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Author Topic: Hepatica in northcentral Pennsylvania, USA  (Read 5426 times)

Herman Mylemans

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Re: Hepatica in northcentral Pennsylvania, USA
« Reply #30 on: November 01, 2022, 10:30:17 AM »
Hello all! Went back out here yesterday in northcentral Pennsylvania, USA to look at Hepatica nobilis var acuta leaf lobes. It appears that four lobes are very common and even five lobes aren't that rare. But more than five is very rare. I have attached a picture of three of the ones with more than five lobes that I have found here this year in the wilds. Dates found are on each picture. Also noticed that all three of these may be f minima. Yes, that is my thumb in two of the pictures to give some scale. Now all I have to do next spring is relocate these to match up their flowers with their leaves. Mark
Very interesting to follow! Thank you Mark.
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Rick R.

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Re: Hepatica in northcentral Pennsylvania, USA
« Reply #31 on: November 02, 2022, 05:57:06 AM »
There is a wild patch not far from methat has a few acres with Hepatical acutiloba spread about.  None have any variation in leaf form to speak of at all, except these several that are all near each other.  They seem very similar to your multilobed types, Mark, but with some notable exceptions: they all have much longer pedicels that stay upright, and the leaf blades are always peaked in color.  Additionally, I've been following them for about 6 years and none of them ever bloom.  It's not that they are too young, as a couple always have at least six leaves each.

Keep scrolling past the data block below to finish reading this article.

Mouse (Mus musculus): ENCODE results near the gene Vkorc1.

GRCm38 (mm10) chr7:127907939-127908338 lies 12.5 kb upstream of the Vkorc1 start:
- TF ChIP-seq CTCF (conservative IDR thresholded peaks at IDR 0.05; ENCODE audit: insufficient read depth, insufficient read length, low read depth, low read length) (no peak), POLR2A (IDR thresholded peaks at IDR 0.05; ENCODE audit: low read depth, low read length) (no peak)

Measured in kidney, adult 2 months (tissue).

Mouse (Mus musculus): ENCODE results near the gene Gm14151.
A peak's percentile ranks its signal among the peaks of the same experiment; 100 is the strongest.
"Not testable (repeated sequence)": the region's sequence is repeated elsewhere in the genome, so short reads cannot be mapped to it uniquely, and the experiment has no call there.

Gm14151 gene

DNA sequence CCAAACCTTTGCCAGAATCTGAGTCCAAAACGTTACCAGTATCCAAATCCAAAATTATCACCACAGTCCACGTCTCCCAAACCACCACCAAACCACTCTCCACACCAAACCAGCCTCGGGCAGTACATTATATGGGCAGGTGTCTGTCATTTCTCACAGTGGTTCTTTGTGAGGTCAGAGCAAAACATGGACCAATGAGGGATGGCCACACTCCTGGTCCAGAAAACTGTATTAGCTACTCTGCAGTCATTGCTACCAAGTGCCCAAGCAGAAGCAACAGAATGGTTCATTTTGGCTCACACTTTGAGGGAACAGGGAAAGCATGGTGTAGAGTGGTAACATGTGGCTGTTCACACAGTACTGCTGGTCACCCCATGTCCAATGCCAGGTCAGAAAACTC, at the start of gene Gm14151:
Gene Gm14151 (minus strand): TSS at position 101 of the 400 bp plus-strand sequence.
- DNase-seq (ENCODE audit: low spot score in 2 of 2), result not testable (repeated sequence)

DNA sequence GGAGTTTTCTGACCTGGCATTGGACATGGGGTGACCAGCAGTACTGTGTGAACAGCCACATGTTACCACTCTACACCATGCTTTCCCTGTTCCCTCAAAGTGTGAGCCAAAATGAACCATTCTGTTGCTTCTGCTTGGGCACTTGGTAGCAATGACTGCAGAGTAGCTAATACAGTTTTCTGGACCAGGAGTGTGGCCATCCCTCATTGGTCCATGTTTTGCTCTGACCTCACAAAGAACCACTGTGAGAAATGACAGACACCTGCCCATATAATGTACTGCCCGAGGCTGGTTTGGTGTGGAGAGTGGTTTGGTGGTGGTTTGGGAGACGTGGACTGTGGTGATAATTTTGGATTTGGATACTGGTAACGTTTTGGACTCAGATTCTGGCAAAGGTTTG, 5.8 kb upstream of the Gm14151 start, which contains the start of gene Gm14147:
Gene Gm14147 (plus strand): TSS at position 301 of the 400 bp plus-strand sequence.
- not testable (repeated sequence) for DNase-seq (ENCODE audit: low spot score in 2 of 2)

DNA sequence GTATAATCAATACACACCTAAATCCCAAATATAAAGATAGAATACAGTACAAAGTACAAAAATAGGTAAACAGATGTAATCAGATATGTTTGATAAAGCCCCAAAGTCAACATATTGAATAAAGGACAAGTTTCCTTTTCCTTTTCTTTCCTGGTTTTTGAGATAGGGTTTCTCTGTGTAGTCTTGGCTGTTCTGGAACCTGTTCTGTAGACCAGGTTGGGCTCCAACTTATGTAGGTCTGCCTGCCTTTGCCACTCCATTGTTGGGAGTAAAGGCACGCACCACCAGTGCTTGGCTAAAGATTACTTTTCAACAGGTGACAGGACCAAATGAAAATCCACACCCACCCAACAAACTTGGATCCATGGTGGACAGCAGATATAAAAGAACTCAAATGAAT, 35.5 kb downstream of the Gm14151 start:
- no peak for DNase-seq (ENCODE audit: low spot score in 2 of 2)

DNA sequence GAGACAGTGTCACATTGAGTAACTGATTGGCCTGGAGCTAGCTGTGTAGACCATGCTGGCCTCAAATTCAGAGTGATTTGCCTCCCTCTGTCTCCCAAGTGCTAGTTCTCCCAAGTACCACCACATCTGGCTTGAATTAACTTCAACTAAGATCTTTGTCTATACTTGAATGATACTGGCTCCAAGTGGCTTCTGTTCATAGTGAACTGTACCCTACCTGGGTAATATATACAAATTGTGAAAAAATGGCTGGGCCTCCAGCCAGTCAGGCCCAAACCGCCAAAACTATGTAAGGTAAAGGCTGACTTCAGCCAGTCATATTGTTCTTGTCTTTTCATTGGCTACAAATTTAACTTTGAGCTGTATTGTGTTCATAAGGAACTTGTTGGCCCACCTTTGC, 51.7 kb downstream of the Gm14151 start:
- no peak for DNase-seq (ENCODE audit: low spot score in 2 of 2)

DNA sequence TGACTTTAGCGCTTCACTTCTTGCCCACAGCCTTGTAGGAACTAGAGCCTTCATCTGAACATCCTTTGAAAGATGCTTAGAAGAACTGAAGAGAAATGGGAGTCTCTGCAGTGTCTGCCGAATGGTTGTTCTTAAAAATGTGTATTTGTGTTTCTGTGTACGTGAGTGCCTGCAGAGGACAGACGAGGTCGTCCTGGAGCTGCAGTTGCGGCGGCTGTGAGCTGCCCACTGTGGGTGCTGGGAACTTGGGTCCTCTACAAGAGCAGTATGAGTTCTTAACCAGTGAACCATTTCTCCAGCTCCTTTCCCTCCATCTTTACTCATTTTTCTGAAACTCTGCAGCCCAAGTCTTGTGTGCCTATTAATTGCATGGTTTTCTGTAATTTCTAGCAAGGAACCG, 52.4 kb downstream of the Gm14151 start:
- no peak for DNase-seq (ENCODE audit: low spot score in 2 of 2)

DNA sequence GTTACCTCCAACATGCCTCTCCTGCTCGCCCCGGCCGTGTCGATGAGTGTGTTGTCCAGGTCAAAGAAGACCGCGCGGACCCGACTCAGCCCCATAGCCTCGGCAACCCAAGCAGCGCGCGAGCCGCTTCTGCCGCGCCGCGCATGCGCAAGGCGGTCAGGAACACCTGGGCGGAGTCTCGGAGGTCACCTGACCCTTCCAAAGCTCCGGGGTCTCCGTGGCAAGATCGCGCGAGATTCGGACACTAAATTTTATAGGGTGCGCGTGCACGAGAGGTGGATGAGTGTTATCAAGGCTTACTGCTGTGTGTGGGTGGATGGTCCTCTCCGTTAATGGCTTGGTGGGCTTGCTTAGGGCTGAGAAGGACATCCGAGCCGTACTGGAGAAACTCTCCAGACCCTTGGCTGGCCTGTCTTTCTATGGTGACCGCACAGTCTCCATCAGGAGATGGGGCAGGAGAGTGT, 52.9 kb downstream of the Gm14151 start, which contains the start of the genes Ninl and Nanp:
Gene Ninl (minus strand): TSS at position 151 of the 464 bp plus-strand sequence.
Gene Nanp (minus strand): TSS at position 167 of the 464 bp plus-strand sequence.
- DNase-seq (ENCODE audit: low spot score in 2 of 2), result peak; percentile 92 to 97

So it's been in the back of my mind that these are virused plants, and the virus is causing the unusual leaf characteristics and lack of flowers.  What do you all think?  Obviously, Mark's leaves have healthy color, but I wonder how they are flowering?
Rick Rodich
just west of Minneapolis, Minnesota, USA
USDA zone 4, annual precipitation ~24in/61cm

Mark W. Simonis

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Re: Hepatica in northcentral Pennsylvania, USA
« Reply #32 on: November 02, 2022, 09:21:48 AM »
Rick, Your plants may be infected with a native leaf rust. See the attached pictures. I have seen this here at almost all locations of Hepatica nobilis var. acuta. Still trying to figure out just how detrimental it is. Anecdotally I have observed that where there appears to be more of these infected plants the overall population looks somewhat diminished with smaller plants and fewer flowers. May be nature's way of keeping the Hepatica populations in check but who wants that (Ha! Ha!)? Mark

Mark W. Simonis